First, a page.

Israel's Gantz, Netanyahu rival, says will meet Trump on peace plan

JERUSALEM (Reuters) - Israeli centrist party leader Benny Gantz said on Saturday he had accepted an invitation to meet U.S. President Donald Trump in Washington on Monday to discuss a peace plan for the Middle East.

Gantz is the main domestic political rival of Prime Minister Benjamin Netanyahu, who is also traveling to Washington to meet Trump.

But Palestinian leaders have warned that no deal can work without them on board.

Trump invited both Israeli leaders to hear details of the White House’s long-delayed peace plan ahead of an Israeli election in March, the third in less than a year.

Israeli political analysts had viewed the U.S. invitation as a pre-election boost to Netanyahu, who heads the right-wing Likud Party and is Israel’s longest-serving prime minister.

Gantz, a former general, heads the centrist Blue and White Party. His attendance in Washington had been in doubt, but on Saturday night he said that he had been in contact with senior White House officials for months and that he had decided to go.

“These are fateful times both for Israel’s borders and character, as well as its democratic fabric,” Gantz said in broadcast remarks.

“The peace plan devised by President Trump will go down in history as a meaningful landmark mapping the way for the different players in the Middle East to finally move forward towards an historical and regional agreement,” Gantz added.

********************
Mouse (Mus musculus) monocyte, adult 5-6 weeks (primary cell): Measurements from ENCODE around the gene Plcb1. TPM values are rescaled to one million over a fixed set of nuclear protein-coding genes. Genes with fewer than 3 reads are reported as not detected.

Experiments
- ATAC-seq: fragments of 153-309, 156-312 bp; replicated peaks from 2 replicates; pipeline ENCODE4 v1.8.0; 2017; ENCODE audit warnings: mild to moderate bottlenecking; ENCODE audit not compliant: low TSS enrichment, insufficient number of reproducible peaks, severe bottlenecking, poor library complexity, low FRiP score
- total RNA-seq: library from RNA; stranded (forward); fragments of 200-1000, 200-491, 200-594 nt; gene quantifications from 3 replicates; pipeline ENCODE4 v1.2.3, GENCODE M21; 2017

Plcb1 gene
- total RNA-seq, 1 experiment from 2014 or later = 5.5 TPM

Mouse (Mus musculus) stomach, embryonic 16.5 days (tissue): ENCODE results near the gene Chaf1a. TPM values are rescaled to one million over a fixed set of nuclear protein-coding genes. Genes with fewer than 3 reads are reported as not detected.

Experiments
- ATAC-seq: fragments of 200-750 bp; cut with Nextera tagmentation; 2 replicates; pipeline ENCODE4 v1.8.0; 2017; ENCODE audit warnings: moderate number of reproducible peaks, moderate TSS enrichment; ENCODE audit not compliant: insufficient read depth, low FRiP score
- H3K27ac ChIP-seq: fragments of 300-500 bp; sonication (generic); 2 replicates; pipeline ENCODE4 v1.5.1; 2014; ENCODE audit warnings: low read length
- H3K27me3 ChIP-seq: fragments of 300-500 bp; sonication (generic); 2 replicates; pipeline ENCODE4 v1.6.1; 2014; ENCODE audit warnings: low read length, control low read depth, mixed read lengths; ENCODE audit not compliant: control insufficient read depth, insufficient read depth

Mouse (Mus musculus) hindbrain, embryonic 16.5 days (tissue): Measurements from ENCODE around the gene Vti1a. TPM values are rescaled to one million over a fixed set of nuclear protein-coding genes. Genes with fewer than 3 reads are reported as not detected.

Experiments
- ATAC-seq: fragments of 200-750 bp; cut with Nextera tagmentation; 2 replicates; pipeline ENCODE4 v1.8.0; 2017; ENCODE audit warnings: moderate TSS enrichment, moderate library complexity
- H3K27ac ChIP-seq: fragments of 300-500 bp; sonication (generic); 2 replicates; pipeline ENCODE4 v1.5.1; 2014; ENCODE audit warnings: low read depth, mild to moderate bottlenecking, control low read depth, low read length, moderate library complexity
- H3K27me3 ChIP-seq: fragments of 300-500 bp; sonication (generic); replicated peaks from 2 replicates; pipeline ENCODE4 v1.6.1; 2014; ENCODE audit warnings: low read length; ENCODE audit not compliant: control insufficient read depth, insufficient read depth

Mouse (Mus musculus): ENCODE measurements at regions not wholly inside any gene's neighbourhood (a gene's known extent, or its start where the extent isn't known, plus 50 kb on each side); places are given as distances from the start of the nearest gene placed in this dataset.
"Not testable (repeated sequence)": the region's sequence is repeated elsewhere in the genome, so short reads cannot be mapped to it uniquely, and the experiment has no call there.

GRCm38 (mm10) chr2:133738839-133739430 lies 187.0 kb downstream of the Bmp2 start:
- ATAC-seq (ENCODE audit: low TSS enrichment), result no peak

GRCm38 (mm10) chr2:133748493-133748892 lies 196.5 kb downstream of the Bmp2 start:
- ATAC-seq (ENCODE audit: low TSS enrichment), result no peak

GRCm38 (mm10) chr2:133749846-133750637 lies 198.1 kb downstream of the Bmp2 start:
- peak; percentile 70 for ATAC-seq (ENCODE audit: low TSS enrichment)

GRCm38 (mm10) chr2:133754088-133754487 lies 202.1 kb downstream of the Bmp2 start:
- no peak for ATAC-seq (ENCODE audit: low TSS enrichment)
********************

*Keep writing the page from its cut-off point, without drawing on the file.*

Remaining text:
Netanyahu also issued a statement on Saturday calling the Trump initiative a “once in history” opportunity.


The launch of Trump’s plan to end the decades-long conflict between Israel and the Palestinians has been delayed numerous times over the past two years.

The political aspects of the peace initiative have been closely guarded. Only the economic proposals, including a $50 billion investment plan put forward by Trump advisor Jared Kushner, have been announced.

A source familiar with the peace team’s thinking said bringing both Netanyahu and Gantz in on the details is aimed at defusing any suggestion that Trump might be favoring one Israeli candidate over another.

Israeli-Palestinian peace talks collapsed in 2014 and Palestinians have called Trump’s proposal dead in the water even before its publication.

The Palestinian leadership said that there had been no communication with the Trump administration.

Following Gantz’s announcement that he would go to Washington, Palestine Liberation Organization executive committee member Wassel Abu Youssef told Reuters:

“Blue and White and Likud are two faces of the same coin. There is an alliance between the U.S. administration and the Israeli parties running into the election.”

Speaking in the West Bank city of Ramallah, he added: “We will not accept the ‘Deal of the Century’ and there is no power on earth that can force the Palestinian people to concede their rights, represented in establishing their independent state, with Jerusalem as its capital.”

Palestinian President Mahmoud Abbas has said Washington can no longer be regarded as an honest mediator, accusing it of pro-Israel bias. This followed a series of Trump decisions that delighted Israel but dismayed and infuriated Palestinians.

These included recognizing Jerusalem as the capital of Israel, moving the U.S. Embassy from Tel Aviv to Jerusalem and slashing hundreds of millions of dollars in humanitarian aid to the Palestinians.

Reporting by Ari Rabinovitch; Additional reporting by Ali Sawafta in Ramallah and Nidal al-Mughrabi in Gaza; Editing by Hugh Lawson and David Holmes